Breath. Sit with the discomfort. Be courageous. Embrace acceptance. Be compassionate. Change starts with awareness. Slow down. Sense the shift to ease.
But what if you’re late? What if the server is taking too long with the bill? What if you may miss the play you’ve been wanting to see?
On Thursday night, three of my adult children and I went to the Italian Village for dinner before seeing Come From Away at the Cadillac Palace Theater. Apprehension slowly crept into my bones as we waited and waited and waited for our meals to be delivered to our booth. Thirty-nine minutes before the start of the play, I said to the server, “We have to go.” I failed to say, “Now.”
Our plates were delivered, and for me, mindfulness went out the window. I wolfed down my whitefish in butter sauce without savouring each bite, without putting my fork down between chews, without noticing the colors, scents and textures on my plate. Default behavior ruts run deep.
I looked up and marveled that the others had not finished half of their meals. I asked if we should get boxes for the homeless and secretly worried that might take too much time.
I paid the bill, and raced out of the revolving doors like a bat out of hell. I could have told the kids that I was speeding ahead to save a place in line, but I didn’t. I left them in the dust of my 13-minute mile pace as I bolted north on Dearborn to save us a place in line to get our vax cards, ID’s, bags, and tickets checked. I was a mom on a mission. Meanwhile, the kids got smaller and smaller as I looked back. I tried to text when I saved the spot, but they were too busy trying to catch up with me. They did not know where I went, the ticket holder and keeper of the keys.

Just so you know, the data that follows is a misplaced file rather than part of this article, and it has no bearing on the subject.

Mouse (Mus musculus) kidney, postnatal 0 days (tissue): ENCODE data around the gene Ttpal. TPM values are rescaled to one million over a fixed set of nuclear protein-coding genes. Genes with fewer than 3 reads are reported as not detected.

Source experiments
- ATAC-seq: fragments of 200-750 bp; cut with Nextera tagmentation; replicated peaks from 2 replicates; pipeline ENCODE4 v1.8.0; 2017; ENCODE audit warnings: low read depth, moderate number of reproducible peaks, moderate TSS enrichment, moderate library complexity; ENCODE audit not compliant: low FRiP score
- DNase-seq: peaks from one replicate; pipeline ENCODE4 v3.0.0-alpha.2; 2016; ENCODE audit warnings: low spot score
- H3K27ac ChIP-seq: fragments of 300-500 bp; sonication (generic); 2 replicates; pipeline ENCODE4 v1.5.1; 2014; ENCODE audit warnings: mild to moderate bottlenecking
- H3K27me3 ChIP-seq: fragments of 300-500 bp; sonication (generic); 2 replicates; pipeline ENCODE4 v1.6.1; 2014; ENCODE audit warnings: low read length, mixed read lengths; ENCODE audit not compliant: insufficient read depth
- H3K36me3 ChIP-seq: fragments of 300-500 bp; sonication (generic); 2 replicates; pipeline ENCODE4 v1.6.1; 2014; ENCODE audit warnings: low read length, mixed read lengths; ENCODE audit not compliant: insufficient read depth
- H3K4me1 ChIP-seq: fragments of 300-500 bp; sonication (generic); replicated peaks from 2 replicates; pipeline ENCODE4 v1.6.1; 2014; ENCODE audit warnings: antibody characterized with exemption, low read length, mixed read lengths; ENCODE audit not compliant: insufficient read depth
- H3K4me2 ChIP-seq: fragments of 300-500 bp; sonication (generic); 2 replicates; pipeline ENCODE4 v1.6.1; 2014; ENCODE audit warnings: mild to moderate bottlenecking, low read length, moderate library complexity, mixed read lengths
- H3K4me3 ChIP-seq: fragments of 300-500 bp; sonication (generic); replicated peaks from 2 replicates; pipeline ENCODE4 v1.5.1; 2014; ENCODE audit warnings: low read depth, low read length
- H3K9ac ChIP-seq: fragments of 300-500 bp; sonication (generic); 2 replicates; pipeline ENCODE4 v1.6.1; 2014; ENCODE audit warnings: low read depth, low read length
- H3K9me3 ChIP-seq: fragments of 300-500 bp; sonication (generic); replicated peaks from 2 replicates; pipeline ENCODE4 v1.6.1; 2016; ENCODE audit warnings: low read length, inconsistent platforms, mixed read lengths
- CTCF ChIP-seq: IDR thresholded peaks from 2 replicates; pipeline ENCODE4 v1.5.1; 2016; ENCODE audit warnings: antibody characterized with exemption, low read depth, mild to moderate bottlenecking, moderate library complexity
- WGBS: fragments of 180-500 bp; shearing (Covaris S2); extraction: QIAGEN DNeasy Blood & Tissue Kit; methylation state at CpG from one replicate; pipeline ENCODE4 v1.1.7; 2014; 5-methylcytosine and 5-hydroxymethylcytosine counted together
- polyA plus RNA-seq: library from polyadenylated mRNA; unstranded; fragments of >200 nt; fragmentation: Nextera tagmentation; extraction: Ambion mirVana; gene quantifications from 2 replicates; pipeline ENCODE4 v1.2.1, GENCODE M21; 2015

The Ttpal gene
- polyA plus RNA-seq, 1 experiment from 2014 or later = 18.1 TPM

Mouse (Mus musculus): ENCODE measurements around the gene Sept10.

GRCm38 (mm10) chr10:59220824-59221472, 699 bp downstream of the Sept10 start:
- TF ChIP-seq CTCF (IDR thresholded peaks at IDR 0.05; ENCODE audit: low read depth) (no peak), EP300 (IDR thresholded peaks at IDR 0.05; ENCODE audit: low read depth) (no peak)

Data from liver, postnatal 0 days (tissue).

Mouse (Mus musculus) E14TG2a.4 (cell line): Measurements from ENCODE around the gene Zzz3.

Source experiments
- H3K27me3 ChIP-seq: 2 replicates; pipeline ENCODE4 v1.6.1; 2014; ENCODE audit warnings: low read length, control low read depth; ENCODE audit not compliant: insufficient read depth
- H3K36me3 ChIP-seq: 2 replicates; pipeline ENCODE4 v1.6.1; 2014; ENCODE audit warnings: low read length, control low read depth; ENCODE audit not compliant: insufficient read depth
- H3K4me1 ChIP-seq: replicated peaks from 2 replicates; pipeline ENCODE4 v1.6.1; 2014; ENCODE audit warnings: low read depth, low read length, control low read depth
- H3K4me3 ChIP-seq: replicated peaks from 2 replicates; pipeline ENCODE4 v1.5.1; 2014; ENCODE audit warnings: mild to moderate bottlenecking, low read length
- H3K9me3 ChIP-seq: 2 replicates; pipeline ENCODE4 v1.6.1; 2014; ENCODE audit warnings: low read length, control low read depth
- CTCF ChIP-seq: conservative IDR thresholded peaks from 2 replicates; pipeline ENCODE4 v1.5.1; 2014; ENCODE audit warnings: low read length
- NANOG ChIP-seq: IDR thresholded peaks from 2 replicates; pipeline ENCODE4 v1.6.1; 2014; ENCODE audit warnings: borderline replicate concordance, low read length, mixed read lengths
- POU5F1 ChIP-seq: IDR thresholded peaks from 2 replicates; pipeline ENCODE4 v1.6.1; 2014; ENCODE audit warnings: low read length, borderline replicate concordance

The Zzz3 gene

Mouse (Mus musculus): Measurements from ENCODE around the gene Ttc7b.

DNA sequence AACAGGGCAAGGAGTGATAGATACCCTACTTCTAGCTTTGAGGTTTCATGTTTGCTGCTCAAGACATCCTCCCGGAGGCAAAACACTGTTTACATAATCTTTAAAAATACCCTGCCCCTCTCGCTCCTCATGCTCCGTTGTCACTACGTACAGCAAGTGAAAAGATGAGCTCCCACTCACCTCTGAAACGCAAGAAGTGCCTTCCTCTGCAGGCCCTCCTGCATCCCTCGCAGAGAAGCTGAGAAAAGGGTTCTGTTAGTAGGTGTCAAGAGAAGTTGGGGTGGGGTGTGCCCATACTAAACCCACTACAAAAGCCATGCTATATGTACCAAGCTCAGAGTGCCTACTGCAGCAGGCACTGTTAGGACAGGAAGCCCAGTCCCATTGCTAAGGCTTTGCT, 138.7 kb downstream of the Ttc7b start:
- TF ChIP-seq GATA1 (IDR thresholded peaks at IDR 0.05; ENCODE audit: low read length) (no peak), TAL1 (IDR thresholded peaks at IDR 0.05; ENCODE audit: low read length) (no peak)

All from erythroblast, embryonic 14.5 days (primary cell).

When we regrouped, it was not pretty. I could feel the familiar quivering of I goofed. And I knew it. I was so disappointed in my inability to reach enlightenment. I was so mad at myself. There are lots of simple could’ve, would’ve, should’ve’s in this story. They – along with my love for my kids – kept me up all night.
There are simple solutions. Don’t be late. Arrange your plans to allow for plenty of time. I live like this now. But I slipped into an old mode on Thursday night, a get ‘er done mentality.
And I was so mad at myself when I saw the emotions in my kids’ faces. I speculated on what they were, and I concluded that they would not want to go to shows with me again. Where does that fear come from?
Reflection is valuable, yet rumination can smother the human spirit.
I have learned to be be aware, compassionate, thoughtful, loving, and present – except when I am in a state of over-drive – like when I’m late. This is the new challenge. I say bring it on. I’m ready for next time.
I’m proud of my kids. They are not like me. They don’t seem to suffer from the tumultuous tension of trying to reconcile the tick of the clock, the quest for kindness and patience, and the fear of being late.
I forgot that the rest of the world cannot walk super fast. I know the frustration of not being about to keep up. I used to work out with Ironmen who circled back for me on long bike rides. I hated that feeling. And I hated that I made my kids feel that way.
My body took over on those Chicago sidewalks. Vroom! I apologized to the kids, but I am working on forgiving myself. This post helps. I don’t know why.
As a proponent of laughter, there was no humor in front of that theater marquis. Instead, I felt an old sense of not getting it right, not being aware or thougtful. it made me so sad. There was enlightenment – enlightenment of failure – failure to communicate, to take on the perspective of the other, to put the kids’ needs before the play, to let it go. The event didn’t matter. The kids do.
Readers may think I am making a big deal out of nothing – my modus operandi. But I learned something big, not only from the choices I could have made, but from not making the best ones. I learned that I must forgive myself, be grateful for the learning experience, and carry on. I am not always going to get it right, and this makes me more grateful for when I do.
I feel like I want a clean slate. The reality is that I have one, right now. And I know I will still slip up. Humanity is so damn humbling.
Next time, we dine after the play.